Adversary Village

Or Yair

Security researcher at SafeBreach labs

Or is a security researcher with over 4 years of experience in cyber security. Currently a researcher in SafeBreach Labs, he started his professional career in the IDF. Most of his work focused on Platform Research, including Linux kernel components and some Android as well. For over a year, Or has been drawn to the Windows world and focuses on low level components research.

Lightning Talk: Modern techniques used by Advanced Persistent Threat actors for discovering 0-day vulnerabilities
Adversary Tradecraft

Advanced Persistent Threat (APT) actors have a lot of resources and motivation for reaching their targets. In many cases they pick specific targets very carefully. Unlike regular threat actors, APTs are covert and difficult to track. They are not likely to try 1-day vulnerabilities to find just any target; their targets are likely to have the latest security updates. Most APTs carry out cyber attacks with only unknown vulnerabilities (0-days). They need to find their own new 0-days in order to breach their target environment. To succeed in the long run, they probably need to find many 0-days, so they can minimize the number of times each one is used in the wild and the risk of exposing it. The top APTs will aim for kernel vulnerabilities where they can alter what users see in user-space, be persistent, and generally have much more control over the system.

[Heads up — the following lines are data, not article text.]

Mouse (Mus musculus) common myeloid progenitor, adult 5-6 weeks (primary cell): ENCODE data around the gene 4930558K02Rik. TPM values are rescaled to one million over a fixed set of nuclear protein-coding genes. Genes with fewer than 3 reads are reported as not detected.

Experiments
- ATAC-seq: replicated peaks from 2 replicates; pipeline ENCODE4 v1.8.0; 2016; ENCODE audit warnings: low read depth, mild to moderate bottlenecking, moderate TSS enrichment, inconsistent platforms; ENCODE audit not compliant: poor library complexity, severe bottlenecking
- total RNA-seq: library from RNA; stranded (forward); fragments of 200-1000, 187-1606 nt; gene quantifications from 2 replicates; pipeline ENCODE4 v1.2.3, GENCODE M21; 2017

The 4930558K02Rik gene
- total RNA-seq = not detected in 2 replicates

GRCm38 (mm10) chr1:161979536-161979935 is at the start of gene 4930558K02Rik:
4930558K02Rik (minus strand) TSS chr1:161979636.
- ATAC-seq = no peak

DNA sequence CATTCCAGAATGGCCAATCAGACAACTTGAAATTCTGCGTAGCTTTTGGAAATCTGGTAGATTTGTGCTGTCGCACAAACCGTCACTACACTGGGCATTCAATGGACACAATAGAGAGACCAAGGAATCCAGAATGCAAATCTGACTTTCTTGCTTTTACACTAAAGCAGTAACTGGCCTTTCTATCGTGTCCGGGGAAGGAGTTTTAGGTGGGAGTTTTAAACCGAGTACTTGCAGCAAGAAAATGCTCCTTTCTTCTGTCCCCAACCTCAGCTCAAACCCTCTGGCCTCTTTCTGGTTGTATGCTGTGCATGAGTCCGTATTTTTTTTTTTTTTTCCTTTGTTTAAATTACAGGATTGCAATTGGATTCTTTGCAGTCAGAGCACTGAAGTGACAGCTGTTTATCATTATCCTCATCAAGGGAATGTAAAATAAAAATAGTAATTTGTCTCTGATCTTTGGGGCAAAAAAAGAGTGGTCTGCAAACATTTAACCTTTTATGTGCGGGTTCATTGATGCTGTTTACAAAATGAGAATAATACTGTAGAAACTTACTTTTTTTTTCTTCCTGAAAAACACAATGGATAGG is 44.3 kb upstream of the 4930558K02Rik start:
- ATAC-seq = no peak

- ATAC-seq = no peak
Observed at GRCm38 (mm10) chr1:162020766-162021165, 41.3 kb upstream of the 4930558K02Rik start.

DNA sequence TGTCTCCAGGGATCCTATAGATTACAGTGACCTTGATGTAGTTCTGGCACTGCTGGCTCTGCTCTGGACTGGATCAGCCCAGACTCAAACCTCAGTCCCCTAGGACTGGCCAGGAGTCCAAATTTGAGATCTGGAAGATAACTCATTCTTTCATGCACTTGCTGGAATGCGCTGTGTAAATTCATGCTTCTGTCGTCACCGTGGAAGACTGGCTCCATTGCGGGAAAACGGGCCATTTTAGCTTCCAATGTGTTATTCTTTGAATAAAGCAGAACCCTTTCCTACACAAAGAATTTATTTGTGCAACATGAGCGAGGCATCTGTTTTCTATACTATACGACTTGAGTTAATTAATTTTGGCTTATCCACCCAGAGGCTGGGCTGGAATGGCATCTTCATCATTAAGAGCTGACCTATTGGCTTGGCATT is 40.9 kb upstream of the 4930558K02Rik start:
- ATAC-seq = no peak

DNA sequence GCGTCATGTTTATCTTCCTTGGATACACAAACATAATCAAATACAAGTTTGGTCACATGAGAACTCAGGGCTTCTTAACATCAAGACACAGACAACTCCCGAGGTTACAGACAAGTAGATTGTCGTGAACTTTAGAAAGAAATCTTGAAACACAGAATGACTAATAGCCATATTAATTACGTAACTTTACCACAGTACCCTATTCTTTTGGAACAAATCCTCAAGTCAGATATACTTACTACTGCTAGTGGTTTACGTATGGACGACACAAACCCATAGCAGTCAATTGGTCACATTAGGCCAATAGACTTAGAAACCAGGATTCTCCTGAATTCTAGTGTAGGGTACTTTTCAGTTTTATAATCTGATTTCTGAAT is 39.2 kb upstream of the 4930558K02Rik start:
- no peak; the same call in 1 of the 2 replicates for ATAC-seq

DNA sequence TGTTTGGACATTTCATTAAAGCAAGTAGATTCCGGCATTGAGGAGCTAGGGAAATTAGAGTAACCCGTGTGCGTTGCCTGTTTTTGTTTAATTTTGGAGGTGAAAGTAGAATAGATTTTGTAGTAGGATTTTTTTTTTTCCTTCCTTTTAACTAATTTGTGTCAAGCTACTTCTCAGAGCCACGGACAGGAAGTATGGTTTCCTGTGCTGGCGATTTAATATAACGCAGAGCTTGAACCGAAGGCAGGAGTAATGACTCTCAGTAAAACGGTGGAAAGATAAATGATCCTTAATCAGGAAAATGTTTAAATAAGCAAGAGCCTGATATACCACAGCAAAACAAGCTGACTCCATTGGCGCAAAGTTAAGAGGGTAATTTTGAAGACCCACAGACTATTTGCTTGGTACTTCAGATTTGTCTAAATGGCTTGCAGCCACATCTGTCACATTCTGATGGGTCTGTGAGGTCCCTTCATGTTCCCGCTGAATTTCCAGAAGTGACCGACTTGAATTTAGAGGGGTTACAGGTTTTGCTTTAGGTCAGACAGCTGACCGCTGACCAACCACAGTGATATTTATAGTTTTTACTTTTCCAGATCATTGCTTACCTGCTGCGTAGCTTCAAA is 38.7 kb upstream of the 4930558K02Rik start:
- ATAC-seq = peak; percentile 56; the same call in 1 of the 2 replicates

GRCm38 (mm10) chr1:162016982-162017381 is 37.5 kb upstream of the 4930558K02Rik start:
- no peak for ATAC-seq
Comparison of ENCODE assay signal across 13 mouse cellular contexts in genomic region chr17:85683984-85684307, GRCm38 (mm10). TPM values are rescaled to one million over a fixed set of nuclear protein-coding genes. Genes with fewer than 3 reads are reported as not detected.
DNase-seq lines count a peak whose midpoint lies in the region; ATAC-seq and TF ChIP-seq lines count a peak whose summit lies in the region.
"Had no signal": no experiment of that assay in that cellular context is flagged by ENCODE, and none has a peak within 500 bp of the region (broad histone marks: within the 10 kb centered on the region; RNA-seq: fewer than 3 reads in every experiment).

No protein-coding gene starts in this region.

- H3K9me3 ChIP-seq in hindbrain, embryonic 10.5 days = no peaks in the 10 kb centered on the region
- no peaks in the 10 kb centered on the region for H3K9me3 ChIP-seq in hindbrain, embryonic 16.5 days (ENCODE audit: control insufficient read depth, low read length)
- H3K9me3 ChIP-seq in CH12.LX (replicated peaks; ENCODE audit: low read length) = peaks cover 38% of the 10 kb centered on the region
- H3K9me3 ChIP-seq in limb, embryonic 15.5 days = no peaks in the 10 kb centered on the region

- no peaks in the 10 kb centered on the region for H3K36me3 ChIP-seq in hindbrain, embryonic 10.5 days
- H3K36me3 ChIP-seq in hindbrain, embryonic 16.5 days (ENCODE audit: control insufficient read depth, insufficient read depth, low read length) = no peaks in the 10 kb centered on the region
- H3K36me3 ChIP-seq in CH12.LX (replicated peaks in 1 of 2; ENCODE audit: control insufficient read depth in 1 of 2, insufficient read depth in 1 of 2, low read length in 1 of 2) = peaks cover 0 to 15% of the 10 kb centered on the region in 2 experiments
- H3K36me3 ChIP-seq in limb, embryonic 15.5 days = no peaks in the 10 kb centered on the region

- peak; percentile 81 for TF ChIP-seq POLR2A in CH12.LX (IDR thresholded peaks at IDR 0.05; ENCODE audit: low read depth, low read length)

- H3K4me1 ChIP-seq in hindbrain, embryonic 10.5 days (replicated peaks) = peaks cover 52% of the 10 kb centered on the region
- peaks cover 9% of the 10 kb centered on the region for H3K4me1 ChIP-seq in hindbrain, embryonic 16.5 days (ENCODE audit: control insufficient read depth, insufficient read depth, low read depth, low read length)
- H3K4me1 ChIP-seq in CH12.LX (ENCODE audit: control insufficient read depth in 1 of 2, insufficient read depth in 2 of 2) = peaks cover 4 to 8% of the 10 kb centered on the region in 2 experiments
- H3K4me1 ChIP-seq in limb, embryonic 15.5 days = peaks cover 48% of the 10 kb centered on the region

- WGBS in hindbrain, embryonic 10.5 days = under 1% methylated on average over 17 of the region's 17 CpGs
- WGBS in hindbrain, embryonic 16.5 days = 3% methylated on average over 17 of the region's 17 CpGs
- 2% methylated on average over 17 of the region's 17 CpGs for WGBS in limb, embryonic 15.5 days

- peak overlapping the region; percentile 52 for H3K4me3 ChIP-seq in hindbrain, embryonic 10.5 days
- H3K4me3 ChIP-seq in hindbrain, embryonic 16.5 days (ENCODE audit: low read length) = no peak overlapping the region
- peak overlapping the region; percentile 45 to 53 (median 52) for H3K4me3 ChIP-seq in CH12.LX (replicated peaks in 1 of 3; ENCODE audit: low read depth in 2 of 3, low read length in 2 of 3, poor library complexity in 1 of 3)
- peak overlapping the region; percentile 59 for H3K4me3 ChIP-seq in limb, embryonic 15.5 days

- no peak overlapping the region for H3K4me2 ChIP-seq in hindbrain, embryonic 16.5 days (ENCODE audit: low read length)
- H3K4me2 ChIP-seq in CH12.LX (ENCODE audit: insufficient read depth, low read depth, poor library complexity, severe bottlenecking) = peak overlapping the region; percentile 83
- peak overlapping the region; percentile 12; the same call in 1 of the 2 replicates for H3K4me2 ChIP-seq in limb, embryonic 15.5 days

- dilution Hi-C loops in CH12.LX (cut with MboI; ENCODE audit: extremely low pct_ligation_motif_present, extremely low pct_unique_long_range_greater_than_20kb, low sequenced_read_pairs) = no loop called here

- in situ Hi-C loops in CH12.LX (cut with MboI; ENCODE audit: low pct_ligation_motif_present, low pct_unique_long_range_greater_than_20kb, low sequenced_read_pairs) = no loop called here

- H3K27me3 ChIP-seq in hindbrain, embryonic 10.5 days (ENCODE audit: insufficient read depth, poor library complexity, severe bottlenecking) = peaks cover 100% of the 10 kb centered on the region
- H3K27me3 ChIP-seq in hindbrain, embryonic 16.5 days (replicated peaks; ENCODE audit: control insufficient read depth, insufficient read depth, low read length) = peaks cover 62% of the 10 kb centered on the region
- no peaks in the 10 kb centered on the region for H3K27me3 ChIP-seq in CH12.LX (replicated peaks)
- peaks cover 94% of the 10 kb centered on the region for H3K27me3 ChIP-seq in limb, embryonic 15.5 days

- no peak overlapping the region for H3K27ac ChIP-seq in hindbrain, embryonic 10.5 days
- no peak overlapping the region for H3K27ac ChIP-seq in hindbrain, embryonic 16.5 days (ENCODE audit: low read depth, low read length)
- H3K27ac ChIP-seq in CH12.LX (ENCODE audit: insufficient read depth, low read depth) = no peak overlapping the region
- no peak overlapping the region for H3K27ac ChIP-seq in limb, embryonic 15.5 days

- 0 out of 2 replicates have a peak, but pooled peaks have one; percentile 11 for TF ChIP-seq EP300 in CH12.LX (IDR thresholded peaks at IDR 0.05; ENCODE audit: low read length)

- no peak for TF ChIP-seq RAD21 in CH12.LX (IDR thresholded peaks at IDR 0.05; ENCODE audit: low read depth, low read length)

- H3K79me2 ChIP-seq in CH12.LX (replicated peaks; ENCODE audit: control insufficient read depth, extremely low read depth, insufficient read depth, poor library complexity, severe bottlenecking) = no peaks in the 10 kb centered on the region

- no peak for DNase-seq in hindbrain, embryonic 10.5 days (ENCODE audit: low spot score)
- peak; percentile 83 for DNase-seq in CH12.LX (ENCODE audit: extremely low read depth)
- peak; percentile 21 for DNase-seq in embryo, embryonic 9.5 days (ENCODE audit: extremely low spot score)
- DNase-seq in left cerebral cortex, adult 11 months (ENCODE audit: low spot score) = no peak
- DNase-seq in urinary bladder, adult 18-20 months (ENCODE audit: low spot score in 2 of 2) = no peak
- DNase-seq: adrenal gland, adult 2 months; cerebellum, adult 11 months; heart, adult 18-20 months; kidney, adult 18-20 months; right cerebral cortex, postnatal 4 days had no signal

They may also aim for hypervisor vulnerabilities to attack cloud services based on virtualization. While the search for new vulnerabilities may be done manually, APTs may prefer to use automation for better results and longer term usage. One type of automation APTs are likely to use is fuzzing! In this talk, I will present the main components of fuzzing, different fuzzing strategies, and provide a quick look at kernel / hypervisor fuzzing - the most delicate fuzzing arena of them all.